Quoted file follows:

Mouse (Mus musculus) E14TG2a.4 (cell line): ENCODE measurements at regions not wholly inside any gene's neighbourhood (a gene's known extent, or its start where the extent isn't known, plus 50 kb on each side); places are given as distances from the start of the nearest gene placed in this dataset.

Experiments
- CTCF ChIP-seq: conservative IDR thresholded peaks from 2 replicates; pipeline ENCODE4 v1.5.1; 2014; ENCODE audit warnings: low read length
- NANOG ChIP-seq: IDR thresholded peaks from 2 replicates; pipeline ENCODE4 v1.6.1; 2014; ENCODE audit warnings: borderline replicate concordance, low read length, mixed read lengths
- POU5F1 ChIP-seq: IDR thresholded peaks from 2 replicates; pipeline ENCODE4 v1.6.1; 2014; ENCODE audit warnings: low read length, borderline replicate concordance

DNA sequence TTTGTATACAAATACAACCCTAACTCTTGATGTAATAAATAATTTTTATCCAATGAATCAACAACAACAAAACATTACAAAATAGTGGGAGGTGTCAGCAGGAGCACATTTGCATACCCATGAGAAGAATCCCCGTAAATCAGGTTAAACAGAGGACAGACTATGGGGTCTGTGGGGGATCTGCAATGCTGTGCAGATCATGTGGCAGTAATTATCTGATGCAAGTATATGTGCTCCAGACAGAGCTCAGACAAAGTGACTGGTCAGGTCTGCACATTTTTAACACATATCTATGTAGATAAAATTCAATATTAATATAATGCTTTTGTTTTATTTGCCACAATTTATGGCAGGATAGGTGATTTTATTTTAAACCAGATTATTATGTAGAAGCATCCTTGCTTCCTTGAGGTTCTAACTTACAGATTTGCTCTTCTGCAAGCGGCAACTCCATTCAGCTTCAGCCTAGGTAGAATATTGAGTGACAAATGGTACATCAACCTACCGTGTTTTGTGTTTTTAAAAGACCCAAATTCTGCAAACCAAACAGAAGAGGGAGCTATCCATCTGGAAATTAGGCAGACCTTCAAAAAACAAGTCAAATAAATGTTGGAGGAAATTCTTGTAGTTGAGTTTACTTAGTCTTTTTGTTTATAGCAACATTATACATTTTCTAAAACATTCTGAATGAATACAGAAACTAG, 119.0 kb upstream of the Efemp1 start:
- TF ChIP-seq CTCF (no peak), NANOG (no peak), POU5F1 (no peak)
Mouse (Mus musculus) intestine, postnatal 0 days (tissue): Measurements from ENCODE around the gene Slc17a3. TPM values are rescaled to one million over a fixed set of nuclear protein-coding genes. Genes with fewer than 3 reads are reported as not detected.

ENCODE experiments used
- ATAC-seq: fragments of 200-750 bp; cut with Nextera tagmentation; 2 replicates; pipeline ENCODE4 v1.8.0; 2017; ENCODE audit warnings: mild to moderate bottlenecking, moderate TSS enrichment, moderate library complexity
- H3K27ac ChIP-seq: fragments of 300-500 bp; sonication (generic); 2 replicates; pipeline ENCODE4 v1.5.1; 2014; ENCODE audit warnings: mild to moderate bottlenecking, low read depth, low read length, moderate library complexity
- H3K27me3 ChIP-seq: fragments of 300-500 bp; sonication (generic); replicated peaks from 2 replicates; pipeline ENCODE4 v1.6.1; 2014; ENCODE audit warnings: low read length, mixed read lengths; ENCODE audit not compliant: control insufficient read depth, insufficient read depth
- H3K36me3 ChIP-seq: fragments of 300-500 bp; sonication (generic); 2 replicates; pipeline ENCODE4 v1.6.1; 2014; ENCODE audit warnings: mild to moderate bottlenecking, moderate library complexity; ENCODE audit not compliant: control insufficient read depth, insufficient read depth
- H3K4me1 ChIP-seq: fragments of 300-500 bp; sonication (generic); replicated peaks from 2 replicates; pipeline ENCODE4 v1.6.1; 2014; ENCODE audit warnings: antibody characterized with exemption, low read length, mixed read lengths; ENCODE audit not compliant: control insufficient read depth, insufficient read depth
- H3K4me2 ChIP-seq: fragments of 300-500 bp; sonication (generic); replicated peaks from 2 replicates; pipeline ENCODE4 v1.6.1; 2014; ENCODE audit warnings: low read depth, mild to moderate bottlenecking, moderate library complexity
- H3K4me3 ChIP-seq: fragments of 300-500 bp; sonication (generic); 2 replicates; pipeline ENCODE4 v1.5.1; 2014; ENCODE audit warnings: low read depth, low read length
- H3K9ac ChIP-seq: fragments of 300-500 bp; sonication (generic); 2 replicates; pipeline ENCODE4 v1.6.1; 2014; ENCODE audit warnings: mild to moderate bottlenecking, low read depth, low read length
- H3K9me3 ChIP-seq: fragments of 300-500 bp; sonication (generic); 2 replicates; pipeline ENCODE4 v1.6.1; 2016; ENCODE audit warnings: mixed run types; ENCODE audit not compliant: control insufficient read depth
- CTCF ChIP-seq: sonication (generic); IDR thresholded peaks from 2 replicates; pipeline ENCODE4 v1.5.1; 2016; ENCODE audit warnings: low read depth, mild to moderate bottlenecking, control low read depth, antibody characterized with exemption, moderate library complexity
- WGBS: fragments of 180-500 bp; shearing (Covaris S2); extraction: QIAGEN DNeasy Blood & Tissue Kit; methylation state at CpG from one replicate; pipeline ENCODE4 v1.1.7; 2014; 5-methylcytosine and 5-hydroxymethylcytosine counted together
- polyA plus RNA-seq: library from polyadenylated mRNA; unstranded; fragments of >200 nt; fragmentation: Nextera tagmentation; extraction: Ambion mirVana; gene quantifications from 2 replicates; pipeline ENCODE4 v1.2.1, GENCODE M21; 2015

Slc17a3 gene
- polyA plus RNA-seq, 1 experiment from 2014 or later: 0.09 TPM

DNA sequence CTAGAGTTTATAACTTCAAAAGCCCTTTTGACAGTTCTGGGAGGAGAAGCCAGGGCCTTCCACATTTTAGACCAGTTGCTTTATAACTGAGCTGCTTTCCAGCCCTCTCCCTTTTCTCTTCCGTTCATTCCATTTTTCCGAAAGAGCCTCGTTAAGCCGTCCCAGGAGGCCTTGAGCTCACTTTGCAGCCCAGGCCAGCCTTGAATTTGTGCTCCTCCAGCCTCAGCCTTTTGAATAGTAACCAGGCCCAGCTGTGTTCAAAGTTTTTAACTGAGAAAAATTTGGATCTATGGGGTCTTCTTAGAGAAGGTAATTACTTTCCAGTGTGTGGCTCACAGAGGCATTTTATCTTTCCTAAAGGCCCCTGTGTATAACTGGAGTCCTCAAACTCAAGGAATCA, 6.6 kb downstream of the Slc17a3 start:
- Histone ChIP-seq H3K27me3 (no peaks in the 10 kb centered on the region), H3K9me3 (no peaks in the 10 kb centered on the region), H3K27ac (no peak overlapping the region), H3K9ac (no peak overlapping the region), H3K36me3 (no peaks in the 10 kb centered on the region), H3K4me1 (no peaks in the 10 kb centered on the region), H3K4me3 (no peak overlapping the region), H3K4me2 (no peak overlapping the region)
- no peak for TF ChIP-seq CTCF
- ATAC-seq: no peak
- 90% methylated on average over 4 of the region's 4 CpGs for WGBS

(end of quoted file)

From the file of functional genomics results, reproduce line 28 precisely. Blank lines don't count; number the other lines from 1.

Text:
- 90% methylated on average over 4 of the region's 4 CpGs for WGBS